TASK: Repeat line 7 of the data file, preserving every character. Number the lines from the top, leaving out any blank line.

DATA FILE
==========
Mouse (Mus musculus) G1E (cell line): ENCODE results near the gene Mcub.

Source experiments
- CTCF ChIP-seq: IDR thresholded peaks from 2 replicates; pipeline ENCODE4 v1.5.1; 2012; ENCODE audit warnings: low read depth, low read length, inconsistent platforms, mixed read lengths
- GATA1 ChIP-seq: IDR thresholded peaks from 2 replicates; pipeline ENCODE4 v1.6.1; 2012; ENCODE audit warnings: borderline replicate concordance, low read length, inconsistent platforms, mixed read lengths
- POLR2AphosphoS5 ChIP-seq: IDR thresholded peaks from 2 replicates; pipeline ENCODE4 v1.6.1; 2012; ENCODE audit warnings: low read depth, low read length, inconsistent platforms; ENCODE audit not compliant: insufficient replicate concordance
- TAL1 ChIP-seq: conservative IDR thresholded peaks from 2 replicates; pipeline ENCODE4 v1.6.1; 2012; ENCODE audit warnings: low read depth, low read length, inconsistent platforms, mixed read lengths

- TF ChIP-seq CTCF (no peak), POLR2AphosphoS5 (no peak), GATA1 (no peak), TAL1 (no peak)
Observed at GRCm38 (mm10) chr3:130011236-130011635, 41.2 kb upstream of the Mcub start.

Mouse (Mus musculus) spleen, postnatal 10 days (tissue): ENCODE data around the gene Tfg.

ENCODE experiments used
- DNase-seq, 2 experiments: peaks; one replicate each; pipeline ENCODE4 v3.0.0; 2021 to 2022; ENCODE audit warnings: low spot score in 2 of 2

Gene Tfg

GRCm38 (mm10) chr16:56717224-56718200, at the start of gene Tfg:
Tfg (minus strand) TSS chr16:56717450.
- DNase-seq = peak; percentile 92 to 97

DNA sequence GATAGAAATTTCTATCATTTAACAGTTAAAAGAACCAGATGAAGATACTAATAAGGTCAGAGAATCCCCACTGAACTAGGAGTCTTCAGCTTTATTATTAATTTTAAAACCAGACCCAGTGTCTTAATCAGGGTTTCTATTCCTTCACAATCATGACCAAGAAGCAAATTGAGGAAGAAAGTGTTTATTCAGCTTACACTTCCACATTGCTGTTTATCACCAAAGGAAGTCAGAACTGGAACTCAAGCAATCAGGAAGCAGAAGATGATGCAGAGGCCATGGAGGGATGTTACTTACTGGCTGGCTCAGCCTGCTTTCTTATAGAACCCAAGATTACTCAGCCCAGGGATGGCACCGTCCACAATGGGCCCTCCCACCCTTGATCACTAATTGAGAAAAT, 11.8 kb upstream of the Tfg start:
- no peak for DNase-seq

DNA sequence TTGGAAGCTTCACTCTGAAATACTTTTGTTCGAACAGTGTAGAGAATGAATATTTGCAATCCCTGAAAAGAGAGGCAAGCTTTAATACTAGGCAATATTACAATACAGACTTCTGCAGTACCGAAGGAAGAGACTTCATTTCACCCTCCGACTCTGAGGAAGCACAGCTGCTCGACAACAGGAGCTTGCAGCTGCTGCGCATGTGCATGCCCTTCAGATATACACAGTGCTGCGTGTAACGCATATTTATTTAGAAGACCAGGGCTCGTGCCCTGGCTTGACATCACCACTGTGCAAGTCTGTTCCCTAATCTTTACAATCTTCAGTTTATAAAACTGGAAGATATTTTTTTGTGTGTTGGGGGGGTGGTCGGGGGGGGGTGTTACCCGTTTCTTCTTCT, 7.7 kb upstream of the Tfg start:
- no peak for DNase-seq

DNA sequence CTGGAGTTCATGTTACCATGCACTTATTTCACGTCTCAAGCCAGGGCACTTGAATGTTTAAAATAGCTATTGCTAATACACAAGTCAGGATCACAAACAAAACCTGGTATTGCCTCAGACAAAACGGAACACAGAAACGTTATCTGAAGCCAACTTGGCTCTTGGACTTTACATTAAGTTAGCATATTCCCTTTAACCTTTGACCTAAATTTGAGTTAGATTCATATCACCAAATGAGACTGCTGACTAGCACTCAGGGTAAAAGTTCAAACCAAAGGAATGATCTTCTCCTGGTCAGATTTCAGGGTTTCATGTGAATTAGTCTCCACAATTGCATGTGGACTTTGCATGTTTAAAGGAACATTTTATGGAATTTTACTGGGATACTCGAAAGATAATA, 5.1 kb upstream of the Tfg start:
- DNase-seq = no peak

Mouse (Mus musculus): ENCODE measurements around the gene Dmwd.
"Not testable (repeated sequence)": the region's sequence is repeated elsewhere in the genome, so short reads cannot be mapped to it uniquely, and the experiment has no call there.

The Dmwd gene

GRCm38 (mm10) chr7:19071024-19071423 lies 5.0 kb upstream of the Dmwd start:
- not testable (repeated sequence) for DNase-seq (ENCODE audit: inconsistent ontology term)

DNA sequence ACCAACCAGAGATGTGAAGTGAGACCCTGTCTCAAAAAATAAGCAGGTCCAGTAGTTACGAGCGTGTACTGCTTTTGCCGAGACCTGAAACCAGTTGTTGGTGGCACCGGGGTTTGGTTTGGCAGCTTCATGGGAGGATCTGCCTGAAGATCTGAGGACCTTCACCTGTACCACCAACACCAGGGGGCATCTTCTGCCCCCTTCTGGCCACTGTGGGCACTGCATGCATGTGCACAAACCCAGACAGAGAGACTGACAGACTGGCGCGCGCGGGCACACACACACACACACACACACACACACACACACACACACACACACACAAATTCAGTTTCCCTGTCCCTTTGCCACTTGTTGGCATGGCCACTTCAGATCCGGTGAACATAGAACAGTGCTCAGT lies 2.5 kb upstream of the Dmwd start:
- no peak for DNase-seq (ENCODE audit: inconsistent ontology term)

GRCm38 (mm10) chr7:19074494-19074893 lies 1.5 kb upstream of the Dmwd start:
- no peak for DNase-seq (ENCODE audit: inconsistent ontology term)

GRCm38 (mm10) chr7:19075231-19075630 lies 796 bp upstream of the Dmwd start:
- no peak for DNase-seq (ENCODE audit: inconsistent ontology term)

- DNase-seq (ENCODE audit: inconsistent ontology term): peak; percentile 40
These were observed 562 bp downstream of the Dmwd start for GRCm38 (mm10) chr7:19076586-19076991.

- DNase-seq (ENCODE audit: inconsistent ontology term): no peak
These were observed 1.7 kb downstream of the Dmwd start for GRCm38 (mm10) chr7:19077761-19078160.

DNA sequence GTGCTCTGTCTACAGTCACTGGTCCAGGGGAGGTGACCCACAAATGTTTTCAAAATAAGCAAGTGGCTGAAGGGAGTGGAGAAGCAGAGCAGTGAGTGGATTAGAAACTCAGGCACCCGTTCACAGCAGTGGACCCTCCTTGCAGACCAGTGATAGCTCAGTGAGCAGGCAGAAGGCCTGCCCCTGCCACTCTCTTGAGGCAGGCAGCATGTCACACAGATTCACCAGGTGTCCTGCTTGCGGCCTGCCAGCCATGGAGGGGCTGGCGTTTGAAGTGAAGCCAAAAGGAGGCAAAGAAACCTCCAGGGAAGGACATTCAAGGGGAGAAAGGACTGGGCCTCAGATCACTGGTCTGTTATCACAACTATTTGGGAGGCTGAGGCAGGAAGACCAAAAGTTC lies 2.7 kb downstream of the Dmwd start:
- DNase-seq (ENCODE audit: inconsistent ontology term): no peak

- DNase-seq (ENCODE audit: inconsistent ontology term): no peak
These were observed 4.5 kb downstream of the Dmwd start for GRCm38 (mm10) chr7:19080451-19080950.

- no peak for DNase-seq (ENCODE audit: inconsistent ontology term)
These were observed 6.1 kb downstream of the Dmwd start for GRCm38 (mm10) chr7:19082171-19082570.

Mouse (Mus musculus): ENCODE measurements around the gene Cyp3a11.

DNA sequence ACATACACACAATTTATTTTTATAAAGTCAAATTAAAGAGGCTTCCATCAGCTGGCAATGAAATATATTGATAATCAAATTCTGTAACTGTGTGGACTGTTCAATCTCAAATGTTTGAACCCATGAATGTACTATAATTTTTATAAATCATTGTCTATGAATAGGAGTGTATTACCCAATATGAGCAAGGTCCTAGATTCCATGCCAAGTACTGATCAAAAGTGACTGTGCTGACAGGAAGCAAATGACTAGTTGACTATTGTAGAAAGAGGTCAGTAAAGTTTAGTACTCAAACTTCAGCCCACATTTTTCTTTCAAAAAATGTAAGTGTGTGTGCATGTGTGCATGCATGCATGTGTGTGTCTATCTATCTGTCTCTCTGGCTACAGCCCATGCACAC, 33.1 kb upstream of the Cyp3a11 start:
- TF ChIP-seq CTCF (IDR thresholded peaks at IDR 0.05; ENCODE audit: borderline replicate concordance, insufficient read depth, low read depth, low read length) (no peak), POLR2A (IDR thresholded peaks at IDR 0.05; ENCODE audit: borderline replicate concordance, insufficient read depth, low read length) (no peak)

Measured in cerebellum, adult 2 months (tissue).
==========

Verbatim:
- TF ChIP-seq CTCF (no peak), POLR2AphosphoS5 (no peak), GATA1 (no peak), TAL1 (no peak)